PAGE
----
Journal Article

Oxidative stress induces distinct physiological responses in the two <i>Trebouxia</i> phycobionts of the lichen <i>Ramalina farinacea</i>

Alicia del Hoyo, Raquel Álvarez, Eva M. del Campo, Francisco Gasulla, Eva Barreno and Leonardo M. Casano

in Annals of Botany

Published on behalf of The Annals of Botany Company

Volume 107, issue 1, pages 109-118
Published in print January 2011 | ISSN: 0305-7364
Published online November 2010 | e-ISSN: 1095-8290 | DOI:
Oxidative stress induces distinct physiological responses in the two Trebouxia phycobionts of the lichen Ramalina farinacea

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  • Ecology and Conservation
  • Evolutionary Biology
  • Plant Sciences and Forestry


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Background and Aims

Most lichens form associations with Trebouxia phycobionts and some of them simultaneously include genetically different algal lineages. In other symbiotic systems involving algae (e.g. reef corals), the relative abundances of different endosymbiotic algal clades may change over time. This process seems to provide a mechanism allowing the organism to respond to environmental stress. A similar mechanism may operate in lichens with more than one algal lineage, likewise protecting them against environmental stresses. Here, the physiological responses to oxidative stress of two distinct Trebouxia phycobionts (provisionally named TR1 and TR9) that coexist within the lichen Ramalina farinacea were analysed.


Isolated phycobionts were exposed to oxidative stress through the reactive oxygen species propagator cumene hydroperoxide (CuHP). Photosynthetic pigments and proteins, photosynthesis (through modulated chlorophyll fluorescence), the antioxidant enzymes superoxide dismutase (SOD) and glutathione reductase (GR), and the stress-related protein HSP70 were analysed.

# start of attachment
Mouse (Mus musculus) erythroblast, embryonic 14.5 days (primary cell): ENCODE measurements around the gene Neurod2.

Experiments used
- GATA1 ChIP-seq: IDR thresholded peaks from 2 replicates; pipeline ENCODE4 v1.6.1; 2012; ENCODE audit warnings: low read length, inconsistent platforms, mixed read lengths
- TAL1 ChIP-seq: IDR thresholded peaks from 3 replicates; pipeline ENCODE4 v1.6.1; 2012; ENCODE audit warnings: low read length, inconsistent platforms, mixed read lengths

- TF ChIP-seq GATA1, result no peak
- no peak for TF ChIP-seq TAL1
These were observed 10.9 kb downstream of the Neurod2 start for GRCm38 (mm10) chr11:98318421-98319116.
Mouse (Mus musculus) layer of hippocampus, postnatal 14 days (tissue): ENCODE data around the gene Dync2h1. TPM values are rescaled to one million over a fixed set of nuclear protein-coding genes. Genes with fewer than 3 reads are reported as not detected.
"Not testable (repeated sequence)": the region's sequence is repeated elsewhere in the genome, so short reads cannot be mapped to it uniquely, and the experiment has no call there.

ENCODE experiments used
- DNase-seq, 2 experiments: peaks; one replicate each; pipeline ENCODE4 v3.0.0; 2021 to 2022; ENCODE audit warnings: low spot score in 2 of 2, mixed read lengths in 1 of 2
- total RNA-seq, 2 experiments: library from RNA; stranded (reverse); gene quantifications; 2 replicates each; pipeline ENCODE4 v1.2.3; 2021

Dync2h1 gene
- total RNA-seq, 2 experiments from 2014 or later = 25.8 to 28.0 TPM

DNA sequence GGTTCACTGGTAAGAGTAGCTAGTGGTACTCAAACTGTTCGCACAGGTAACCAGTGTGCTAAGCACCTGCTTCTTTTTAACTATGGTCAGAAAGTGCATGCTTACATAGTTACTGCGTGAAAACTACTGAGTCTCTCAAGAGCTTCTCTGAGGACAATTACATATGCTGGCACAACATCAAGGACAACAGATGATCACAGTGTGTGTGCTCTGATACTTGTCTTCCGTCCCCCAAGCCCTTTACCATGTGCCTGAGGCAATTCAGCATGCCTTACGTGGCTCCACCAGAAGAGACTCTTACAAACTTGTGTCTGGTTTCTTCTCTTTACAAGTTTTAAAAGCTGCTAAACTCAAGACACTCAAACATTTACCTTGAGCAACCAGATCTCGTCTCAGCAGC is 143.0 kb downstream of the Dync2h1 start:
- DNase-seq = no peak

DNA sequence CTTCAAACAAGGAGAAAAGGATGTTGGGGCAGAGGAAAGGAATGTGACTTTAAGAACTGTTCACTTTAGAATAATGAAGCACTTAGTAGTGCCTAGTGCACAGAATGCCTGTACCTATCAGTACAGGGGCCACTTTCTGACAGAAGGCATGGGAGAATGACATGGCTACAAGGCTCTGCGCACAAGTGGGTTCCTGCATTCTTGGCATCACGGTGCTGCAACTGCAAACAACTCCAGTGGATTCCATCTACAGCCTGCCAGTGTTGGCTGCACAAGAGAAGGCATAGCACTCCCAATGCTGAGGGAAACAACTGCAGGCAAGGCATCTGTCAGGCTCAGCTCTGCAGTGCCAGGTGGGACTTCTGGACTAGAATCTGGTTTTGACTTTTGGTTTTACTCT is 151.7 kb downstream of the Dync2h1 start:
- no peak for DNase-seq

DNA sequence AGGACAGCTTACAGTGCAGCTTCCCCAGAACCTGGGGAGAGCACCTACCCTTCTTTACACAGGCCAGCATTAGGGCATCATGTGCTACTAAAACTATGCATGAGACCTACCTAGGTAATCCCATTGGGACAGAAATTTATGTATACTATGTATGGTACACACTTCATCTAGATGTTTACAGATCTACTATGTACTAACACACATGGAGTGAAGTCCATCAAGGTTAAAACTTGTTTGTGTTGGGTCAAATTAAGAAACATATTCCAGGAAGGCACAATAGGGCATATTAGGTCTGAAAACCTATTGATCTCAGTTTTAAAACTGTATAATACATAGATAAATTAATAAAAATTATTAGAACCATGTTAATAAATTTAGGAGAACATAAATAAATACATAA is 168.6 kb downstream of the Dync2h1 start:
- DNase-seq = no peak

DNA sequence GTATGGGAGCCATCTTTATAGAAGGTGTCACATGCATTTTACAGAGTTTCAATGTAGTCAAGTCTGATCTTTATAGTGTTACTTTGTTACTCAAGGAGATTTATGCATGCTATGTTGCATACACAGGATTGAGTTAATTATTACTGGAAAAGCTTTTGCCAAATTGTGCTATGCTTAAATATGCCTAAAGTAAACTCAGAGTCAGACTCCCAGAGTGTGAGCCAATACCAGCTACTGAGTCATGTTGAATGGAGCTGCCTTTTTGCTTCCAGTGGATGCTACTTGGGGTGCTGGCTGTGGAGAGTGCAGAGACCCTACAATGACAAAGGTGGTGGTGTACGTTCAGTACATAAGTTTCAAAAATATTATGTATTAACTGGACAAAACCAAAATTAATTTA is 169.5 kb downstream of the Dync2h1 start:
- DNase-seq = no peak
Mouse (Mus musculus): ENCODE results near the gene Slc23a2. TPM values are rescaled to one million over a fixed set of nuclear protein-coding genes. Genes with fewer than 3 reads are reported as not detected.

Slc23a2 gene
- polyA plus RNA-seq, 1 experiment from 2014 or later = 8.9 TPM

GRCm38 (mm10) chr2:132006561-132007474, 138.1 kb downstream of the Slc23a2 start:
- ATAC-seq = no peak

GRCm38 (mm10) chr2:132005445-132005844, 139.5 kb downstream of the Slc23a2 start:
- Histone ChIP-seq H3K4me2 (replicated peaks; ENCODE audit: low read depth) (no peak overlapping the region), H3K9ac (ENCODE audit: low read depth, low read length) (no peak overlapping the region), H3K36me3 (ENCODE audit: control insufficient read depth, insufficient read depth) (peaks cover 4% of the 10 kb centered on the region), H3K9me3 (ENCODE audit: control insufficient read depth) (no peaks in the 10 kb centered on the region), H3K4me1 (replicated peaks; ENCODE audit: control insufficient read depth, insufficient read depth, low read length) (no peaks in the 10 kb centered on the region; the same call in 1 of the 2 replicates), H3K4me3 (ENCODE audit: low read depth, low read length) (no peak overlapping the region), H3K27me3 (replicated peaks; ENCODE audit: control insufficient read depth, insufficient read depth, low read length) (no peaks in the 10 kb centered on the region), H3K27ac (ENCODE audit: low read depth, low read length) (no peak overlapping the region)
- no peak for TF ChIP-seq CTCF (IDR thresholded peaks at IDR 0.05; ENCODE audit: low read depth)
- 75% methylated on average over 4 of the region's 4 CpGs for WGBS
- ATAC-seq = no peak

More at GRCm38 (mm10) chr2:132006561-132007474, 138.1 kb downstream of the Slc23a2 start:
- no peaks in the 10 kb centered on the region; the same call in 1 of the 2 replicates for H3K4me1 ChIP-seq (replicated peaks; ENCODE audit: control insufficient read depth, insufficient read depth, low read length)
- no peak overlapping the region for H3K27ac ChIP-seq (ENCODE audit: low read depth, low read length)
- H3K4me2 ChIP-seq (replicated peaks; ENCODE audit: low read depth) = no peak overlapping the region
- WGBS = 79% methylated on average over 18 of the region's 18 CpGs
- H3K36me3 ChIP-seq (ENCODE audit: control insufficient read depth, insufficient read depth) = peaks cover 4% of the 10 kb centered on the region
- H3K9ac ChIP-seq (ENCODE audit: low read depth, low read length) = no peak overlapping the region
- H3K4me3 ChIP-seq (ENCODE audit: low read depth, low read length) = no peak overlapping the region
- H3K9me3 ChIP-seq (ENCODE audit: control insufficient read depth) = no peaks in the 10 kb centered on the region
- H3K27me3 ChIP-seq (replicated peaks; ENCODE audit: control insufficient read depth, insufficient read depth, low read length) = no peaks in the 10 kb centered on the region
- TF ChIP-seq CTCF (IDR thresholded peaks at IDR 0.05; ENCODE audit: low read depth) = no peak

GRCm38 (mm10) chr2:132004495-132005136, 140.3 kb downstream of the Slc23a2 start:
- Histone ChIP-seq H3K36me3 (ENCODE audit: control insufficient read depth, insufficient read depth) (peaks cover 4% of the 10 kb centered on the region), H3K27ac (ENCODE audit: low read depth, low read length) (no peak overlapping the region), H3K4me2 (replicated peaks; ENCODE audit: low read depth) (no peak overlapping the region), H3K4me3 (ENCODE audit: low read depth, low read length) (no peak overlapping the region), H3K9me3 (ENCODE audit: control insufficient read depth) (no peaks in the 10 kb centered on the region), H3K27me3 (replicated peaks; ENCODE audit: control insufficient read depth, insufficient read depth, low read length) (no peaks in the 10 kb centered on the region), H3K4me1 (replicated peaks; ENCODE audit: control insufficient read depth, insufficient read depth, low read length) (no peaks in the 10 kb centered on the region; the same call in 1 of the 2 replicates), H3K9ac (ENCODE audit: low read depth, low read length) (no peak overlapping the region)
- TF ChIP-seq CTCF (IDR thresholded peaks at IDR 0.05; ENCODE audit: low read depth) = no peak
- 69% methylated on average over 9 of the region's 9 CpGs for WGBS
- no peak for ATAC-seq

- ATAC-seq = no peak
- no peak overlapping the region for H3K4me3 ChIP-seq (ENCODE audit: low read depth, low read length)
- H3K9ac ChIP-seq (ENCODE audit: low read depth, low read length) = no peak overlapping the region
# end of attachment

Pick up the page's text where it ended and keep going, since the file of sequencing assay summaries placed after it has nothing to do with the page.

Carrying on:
Key Results

Photosynthetic performance was severely impaired by CuHP in phycobionts, as indicated by decreases in the maximal PSII photochemical efficiency (Fv/Fm), the quantum efficiency of PSII (ΦPSII) and the non-photochemical dissipation of energy (NPQ). However, the CuHP-dependent decay in photosynthesis was significantly more severe in TR1, which also showed a lower NPQ and a reduced ability to preserve chlorophyll a, carotenoids and D1 protein. Additionally, differences were observed in the capacities of the two phycobionts to modulate antioxidant activities and HPS70 levels when exposed to oxidative stress. In TR1, CuHP significantly diminished HSP70 and GR but did not change SOD activities. In contrast, in TR9 the levels of both antioxidant enzymes and those of HSP70 increased in response to CuHP.


The better physiological performance of TR9 under oxidative conditions may reflect its greater capacity to undertake key metabolic adjustments, including increased non-photochemical quenching, higher antioxidant protection and the induction of repair mechanisms.

Keywords: Oxidative stress; phycobiont; lichen; Ramalina farinacea; stress response; Trebouxia

Journal Article.  6156 words.  Illustrated.

Subjects: Ecology and Conservation ; Evolutionary Biology ; Plant Sciences and Forestry

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